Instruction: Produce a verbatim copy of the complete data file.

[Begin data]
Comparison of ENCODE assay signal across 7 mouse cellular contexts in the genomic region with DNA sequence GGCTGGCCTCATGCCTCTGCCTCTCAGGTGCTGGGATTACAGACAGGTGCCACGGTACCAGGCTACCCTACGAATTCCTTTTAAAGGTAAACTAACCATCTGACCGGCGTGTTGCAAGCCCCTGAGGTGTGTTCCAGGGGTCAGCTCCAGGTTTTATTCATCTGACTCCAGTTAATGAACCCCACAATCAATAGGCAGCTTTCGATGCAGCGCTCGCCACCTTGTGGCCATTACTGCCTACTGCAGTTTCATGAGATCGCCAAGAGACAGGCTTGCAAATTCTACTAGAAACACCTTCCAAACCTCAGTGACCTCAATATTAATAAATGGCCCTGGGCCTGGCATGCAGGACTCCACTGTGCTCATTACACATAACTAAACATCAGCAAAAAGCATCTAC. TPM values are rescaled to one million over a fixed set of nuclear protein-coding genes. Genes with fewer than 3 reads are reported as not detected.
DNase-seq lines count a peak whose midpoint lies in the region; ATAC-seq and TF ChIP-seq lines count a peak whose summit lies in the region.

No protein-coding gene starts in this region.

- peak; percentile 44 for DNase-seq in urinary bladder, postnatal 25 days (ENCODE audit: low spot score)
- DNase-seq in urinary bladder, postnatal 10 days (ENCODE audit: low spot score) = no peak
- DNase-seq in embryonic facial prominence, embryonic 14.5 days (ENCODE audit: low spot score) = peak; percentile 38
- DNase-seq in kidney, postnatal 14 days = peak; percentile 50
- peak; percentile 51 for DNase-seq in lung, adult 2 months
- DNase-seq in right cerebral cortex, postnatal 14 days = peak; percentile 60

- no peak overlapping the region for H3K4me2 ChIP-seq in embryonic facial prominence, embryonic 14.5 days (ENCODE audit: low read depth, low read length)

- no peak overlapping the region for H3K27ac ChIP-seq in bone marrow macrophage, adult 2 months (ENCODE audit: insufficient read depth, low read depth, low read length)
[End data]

Comparison of ENCODE assay signal across 7 mouse cellular contexts in the genomic region with DNA sequence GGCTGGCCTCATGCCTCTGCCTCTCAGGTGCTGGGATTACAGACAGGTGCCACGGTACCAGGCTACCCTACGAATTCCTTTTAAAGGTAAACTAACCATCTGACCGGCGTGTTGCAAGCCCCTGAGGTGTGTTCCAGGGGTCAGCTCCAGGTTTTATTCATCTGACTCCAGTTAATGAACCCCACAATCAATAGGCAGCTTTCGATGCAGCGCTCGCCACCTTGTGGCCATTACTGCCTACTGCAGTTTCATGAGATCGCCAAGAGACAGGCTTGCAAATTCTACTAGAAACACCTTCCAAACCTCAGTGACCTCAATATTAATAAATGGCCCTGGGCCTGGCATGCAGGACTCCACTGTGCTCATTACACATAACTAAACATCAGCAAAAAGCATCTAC. TPM values are rescaled to one million over a fixed set of nuclear protein-coding genes. Genes with fewer than 3 reads are reported as not detected.
DNase-seq lines count a peak whose midpoint lies in the region; ATAC-seq and TF ChIP-seq lines count a peak whose summit lies in the region.

No protein-coding gene starts in this region.

- peak; percentile 44 for DNase-seq in urinary bladder, postnatal 25 days (ENCODE audit: low spot score)
- DNase-seq in urinary bladder, postnatal 10 days (ENCODE audit: low spot score) = no peak
- DNase-seq in embryonic facial prominence, embryonic 14.5 days (ENCODE audit: low spot score) = peak; percentile 38
- DNase-seq in kidney, postnatal 14 days = peak; percentile 50
- peak; percentile 51 for DNase-seq in lung, adult 2 months
- DNase-seq in right cerebral cortex, postnatal 14 days = peak; percentile 60

- no peak overlapping the region for H3K4me2 ChIP-seq in embryonic facial prominence, embryonic 14.5 days (ENCODE audit: low read depth, low read length)

- no peak overlapping the region for H3K27ac ChIP-seq in bone marrow macrophage, adult 2 months (ENCODE audit: insufficient read depth, low read depth, low read length)